Having wrapped up a two-year, $5 million contract to provide veteran stability and leadership to Nashville's otherwise baby-faced defense corps, Greg de Vries faces free agency this summer. What does the future hold for this 36 year-old stay-at-home blueliner with championship experience?
|2008 - Greg de Vries||71||1||4||5||-15||65||0||0||0||0||38||2.6|
Greg de Vries
Those overall totals certainly paint a grim picture; team-low offensive results, with poor defensive numbers as well. Both the Shots For/Against and Goals For/Against were pretty ugly. If we use one of the scripts available from Vic Ferrari, however, we see an interesting split over the course of the campaign.
Early in the season, de Vries worked the 2nd pairing with Dan Hamhuis, to pretty much disastrous results. Over the first 21 games, he was on the ice for 21 Goals Against, and his +/- at even strength was -12:
|Greg de Vries||21||9||21||-12||-86|
|de Vries/Hamhuis pair||20||6||12||-6||-39|
Once switched over to working alongside (mostly) Kevin Klein on the 3rd pair, however, things settled down a bit. In the final 3/4's of the season, he was on the ice for 22 Goals Against (in more than twice as many games), while his +/- at EV was a respectable -2.
|Greg de Vries||50||20||22||-2||-51|
|de Vries/Klein pair||45||14||14||0||-26|
Certainly his role was reduced somewhat due to this move, but it appears to have been a successful transition.
*slight mismatch between the Time on Ice and Behind the Net data, ToI looks at all even strength play, BtN is for 5-on-5.
At 6 seconds per game of PP duty, this isn't a relevant factor for de Vries.
While Hamhuis and Zanon carried the bulk of the PK work this season at nearly 4 minutes apiece per game, de Vries saw regular duty there with 1:53 of penalty killing per contest. On a per-minute basis, his defensive results here were among the best in the league. If you screen for all defenseman with 40+ Games Played and at least 1:00 of 4-on-5 ice time per game, de Vries' Goals Against/60 Minutes of 2.78 is the 6th-best figure in the NHL. His Corsi rating (Totals Shots For/Against) in that situation was actually the very best in the NHL, at -50.5 (remember, it's PK work, so you're going to get outshot by a ton).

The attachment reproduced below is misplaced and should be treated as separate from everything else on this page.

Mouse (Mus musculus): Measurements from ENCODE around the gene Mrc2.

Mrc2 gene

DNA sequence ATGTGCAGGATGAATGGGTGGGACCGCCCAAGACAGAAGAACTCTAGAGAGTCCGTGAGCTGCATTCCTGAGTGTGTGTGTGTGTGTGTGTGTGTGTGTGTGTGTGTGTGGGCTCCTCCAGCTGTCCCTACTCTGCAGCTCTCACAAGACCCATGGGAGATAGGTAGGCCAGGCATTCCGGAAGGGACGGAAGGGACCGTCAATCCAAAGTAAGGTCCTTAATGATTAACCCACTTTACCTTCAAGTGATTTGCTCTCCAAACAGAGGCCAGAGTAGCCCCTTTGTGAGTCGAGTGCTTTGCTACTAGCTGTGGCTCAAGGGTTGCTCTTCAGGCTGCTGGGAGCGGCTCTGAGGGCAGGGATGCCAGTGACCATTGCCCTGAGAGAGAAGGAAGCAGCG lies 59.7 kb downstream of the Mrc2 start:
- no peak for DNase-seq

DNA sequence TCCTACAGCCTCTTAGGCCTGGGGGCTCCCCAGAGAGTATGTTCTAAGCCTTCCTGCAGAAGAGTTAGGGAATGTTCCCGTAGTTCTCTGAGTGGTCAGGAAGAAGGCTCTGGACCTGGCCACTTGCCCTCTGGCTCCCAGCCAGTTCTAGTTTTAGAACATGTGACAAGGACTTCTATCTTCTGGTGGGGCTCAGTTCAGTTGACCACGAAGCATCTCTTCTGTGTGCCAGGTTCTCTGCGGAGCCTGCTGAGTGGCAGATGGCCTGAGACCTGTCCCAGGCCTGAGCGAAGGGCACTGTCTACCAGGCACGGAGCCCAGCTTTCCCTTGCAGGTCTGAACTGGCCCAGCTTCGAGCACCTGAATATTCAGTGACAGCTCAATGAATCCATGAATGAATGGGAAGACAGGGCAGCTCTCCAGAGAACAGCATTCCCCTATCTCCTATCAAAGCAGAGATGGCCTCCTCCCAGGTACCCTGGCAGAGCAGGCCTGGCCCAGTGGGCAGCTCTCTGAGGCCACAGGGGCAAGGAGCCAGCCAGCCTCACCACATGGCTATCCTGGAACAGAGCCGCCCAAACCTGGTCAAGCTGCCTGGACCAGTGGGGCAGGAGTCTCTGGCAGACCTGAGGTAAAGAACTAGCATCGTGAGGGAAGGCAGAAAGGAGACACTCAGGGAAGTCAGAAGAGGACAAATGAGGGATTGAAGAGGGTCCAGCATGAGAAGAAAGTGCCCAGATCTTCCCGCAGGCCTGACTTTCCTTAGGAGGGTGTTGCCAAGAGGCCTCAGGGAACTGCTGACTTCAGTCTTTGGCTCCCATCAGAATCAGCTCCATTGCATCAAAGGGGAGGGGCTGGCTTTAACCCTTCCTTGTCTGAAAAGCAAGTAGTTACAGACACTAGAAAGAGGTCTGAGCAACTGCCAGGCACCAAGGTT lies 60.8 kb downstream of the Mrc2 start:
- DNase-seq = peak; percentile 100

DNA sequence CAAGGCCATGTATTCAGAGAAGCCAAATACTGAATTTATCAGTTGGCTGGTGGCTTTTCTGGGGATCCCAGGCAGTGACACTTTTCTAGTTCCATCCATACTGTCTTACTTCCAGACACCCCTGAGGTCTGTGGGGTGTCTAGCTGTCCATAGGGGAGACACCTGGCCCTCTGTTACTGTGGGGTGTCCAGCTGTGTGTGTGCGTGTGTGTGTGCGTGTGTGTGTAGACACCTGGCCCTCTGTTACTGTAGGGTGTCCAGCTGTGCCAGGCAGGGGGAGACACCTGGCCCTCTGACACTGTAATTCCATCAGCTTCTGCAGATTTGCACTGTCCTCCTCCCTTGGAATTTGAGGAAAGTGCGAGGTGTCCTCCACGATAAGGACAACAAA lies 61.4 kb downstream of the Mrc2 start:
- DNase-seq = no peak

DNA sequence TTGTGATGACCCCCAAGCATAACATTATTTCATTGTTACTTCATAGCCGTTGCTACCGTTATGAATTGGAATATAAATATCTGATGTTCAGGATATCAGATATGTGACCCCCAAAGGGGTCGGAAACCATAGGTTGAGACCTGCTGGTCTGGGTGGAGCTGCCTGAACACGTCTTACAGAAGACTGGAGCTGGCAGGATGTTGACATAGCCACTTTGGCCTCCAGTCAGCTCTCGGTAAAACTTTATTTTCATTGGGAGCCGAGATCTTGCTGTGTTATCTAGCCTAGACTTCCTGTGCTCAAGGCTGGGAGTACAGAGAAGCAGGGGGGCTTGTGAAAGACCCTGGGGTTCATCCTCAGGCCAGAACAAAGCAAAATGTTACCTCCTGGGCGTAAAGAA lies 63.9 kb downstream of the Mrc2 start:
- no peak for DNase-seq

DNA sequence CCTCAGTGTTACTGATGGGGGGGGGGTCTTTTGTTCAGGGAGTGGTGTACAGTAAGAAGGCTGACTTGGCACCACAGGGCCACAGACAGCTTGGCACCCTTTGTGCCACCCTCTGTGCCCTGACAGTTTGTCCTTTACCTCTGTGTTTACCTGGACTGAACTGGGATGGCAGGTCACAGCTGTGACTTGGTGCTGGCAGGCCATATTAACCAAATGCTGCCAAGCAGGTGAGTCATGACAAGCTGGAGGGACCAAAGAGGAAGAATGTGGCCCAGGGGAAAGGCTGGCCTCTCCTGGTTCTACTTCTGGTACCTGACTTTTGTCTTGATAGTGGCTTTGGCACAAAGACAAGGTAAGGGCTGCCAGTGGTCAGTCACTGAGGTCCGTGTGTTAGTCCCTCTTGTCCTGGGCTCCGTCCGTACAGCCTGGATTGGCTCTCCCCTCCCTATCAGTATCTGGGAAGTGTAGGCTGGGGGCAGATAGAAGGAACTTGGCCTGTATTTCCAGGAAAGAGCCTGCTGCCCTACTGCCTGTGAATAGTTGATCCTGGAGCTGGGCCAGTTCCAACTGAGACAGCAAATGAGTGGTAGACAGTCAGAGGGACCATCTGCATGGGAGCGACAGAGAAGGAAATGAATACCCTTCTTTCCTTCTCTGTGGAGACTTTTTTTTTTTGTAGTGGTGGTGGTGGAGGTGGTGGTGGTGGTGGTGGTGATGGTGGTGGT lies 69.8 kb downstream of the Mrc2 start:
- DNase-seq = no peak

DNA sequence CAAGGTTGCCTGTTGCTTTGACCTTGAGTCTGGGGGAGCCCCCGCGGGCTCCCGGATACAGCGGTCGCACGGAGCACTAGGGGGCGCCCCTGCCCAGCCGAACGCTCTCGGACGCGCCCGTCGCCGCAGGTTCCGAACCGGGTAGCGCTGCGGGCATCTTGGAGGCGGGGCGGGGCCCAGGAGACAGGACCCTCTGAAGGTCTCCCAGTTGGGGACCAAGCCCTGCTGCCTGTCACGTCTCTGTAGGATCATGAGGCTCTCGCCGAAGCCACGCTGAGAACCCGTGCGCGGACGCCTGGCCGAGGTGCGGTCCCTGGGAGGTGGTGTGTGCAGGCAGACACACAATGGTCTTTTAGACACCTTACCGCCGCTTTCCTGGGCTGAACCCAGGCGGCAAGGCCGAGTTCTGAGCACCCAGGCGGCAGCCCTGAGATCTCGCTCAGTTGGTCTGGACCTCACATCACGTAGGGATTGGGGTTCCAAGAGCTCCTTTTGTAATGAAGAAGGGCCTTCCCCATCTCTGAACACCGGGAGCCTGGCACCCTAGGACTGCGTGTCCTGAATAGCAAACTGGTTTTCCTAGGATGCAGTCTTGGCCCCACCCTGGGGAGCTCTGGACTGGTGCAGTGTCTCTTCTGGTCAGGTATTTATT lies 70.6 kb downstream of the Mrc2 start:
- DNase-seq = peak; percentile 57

Some of those results are obviously driven by overall solid PK work by the Predators, but there's little evidence that de Vries was just riding teammates' coattails here.
While de Vries appears to still have significant value as a 3rd-pair even strength defender and PK man, it's often difficult for a player to accept a lesser role (and salary) while remaining with the same team. In a blog this afternoon, John Glennon of the Tennessean had a quote from de Vries that sounds pretty fatalistic about his time here in Nashville:
``I’ve talked with management and my type of role here was as an older defenseman, to come in and help the young guys along. They’ve got a good core of `D’ now with Hammer, Webs and Suter that have really matured, so they may not need a guy like myself.’’
One factor that might work in favor of retention is the apparent respect that he's earned from his peers. Take for example, the November 17 game against San Jose. With Wade Belak out of the lineup, de Vries stepped up not once, but twice, to battle Sharks enforcer Jody Shelley. During the first scrap, de Vries actually held his own against one of the NHL's heavyweights:
A couple months later, when Jason Arnott was getting honored in a pre-game ceremony for passing the 1,000 games-played mark, it was de Vries who skated out to center ice to make a presentation to the team captain, despite being scratched that evening. Most players, when scratched, pretty much stay out of the way, but de Vries showed his younger teammates what being a professional is all about.
Besides the character and maturity that de Vries brings to the team, he can still be effective as a stay-at-home depth defender. Within that narrow role, he should make a fine addition to just about any NHL team this fall.